Christmas trees cause fires, too
As a Herald-Leader subscriber, I was extremely disappointed at the readiness with which the editorial board endorsed Mayor Jim Gray's fireworks ban and the manner in which it did so.
No one wants, nor is this letter advocating, wildfires. The editorial cited "135 brush, grass or mulch fires in Lexington since June 15." But it failed to identify the source of those 135 fires and underscores the problem with the ban.
In 2007, there were 140,700 smoking-material fires in the United States. Discarded cigarettes cause more brush and forest fires than fireworks, but no ban on cigarettes or the Herald-Leader labeling smokers as persons with "pyromaniacal tendencies."
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Gray did not ban the use of those smoking materials, especially cigarettes. Why? Surely not because smoking prevalence for adults is the highest in Kentucky, and the mayor didn't want to incur the wrath of the tobacco industry. It's a lot easier to threaten Lexington residents with fines.
Facing similar drought like-conditions, Indiana instead elected to treat its citizens as responsible adults, reminding Hoosiers of proper disposal of cigarettes and safe handling of fireworks.
Rather than banning fireworks, the state permitted them only if discharged from private property with the owner's permission.
Fires patterns are seasonal. What's next? A ban on Christmas trees in December to prevent house fires?
James F. Wisniewski
Few freedoms on the Fourth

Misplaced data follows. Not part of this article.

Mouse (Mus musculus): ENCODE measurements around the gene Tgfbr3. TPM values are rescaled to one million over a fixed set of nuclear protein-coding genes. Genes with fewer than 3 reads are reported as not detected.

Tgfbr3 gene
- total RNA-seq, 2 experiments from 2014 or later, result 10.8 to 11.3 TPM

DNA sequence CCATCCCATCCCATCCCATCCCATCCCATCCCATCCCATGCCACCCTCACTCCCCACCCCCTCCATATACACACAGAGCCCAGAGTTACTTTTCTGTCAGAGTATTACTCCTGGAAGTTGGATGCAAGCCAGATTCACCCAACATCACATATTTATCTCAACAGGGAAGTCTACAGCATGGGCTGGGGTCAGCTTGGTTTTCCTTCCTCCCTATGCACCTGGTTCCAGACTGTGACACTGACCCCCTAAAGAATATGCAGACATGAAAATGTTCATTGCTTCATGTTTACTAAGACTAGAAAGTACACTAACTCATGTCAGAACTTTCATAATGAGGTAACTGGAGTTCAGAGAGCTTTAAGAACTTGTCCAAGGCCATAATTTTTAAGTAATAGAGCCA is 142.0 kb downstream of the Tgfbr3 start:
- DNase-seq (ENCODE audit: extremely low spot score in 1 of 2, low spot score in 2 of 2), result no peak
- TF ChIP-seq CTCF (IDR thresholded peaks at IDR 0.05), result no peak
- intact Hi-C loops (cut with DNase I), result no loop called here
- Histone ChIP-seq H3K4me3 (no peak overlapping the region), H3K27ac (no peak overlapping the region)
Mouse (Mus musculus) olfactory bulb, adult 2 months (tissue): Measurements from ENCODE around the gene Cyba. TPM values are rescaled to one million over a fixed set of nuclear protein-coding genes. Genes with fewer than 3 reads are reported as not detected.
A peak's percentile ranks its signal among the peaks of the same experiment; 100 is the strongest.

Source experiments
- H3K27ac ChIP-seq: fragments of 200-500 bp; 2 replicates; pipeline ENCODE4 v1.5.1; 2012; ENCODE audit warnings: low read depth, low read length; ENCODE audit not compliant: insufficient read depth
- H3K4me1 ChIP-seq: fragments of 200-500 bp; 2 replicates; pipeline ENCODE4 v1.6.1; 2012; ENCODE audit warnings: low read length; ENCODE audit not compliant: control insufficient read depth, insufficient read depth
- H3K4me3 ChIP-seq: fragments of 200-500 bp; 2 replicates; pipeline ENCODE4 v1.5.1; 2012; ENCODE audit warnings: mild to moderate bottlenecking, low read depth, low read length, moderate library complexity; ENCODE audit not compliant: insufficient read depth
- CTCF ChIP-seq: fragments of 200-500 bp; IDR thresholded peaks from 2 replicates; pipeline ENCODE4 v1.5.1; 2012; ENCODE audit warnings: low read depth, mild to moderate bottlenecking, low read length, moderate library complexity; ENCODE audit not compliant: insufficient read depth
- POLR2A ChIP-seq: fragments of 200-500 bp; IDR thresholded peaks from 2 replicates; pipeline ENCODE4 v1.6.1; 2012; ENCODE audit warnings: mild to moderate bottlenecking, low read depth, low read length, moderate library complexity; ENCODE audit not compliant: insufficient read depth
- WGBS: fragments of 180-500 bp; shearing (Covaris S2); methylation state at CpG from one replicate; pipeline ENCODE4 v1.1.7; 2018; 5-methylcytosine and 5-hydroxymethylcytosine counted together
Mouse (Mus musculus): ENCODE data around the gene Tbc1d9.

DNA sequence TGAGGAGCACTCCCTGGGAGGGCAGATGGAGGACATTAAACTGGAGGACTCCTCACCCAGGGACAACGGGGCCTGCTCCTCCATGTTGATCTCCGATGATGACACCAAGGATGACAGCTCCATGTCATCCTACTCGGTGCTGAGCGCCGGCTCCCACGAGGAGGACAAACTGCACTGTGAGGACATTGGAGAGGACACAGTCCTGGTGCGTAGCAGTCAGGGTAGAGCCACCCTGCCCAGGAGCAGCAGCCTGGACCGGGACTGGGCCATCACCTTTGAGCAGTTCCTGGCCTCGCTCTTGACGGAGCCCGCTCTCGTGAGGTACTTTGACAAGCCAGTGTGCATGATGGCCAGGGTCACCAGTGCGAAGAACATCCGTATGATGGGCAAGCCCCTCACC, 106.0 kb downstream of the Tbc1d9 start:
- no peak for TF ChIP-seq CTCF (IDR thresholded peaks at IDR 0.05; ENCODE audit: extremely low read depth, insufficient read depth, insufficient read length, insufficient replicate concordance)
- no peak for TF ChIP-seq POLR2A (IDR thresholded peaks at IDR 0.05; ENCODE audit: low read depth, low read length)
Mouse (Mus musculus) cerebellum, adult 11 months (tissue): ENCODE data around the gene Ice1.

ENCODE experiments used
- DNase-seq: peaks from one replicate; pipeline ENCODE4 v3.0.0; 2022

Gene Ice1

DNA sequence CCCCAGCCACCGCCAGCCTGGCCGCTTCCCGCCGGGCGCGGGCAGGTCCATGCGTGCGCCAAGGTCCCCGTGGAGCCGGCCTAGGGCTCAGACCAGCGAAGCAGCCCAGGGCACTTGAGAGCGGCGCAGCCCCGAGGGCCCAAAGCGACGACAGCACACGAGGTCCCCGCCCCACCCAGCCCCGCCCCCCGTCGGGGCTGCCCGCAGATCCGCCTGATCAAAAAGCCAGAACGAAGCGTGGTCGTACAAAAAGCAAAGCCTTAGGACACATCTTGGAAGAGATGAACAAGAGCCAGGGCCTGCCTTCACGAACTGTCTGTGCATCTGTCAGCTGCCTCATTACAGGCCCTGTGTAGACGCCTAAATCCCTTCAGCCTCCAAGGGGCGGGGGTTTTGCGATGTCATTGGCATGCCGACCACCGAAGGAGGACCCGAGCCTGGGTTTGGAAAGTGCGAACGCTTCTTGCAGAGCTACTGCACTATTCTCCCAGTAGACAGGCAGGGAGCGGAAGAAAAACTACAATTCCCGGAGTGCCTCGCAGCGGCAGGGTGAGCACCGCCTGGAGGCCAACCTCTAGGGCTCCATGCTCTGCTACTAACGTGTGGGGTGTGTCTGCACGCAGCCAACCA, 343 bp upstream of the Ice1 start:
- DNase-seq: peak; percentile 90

It was the Fourth of July and I wanted to celebrate my freedom.
I tried to get fireworks, but they were illegal. I tried to drive to the lake and saw six cars pulled over by police and being given tickets.
I tried to launch a boat and was questioned by the park ranger. After I launched the boat, I was checked by the water patrol. And when I started fishing I was again checked by a game warden.
On the way home, I was stopped by a police roadblock and forced to show my papers, before being "allowed" to go home.
Yes, I wanted to celebrate my freedom, but there was none left. Not in the Police States of America.
No so festive for hot animals
This was the hottest Fourth of July on record. The official temperature was 99 degrees, although it was probably well over 100 degrees downtown when you consider the radiating heat from the streets, sidewalks and surrounding buildings.
Yet despite the heat, five horses, complete with blankets and saddles, were tied to the CentrePointe fence with no shade for the entire day. My suggestion to one of the workers that the horses be moved to shade fell on deaf ears.
The treatment of animals has long been a problem at festivals; the city needs to either establish and enforce guidelines for the humane treatment of animals at city-sponsored events or ban animal activities entirely.
At a minimum, the city should require all vendors who use animals to provide the animals with shade and free access to water at all times. Someone from animal control needs to be present to ensure compliance.
If Lexington is going to allow people to use animals at city-sponsored events, then the city becomes responsible for their treatment. The situation with the horses was unacceptable.
Strike a more patriotic note
I wish that our new orchestra director, Scott Terrell, would realize that his audience wants only patriotic music in the Fourth of July concert. I looked around at the people in our area, and they were not listening to the other music.
There are lots of marches and other songs that fit the holiday. I'm sure if he did a little research he would find enough patriotic songs to fill the evening.
I watched the concerts from Washington, D.C. and Boston. There were many patriotic songs that Terrell may not have thought of.
I have talked to my friends who attended with us, and they agree.